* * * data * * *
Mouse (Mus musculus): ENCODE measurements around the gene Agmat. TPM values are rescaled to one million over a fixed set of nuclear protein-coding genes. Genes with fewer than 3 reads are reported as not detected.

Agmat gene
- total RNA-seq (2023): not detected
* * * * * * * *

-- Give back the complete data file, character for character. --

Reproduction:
Mouse (Mus musculus): ENCODE measurements around the gene Agmat. TPM values are rescaled to one million over a fixed set of nuclear protein-coding genes. Genes with fewer than 3 reads are reported as not detected.

Agmat gene
- total RNA-seq (2023): not detected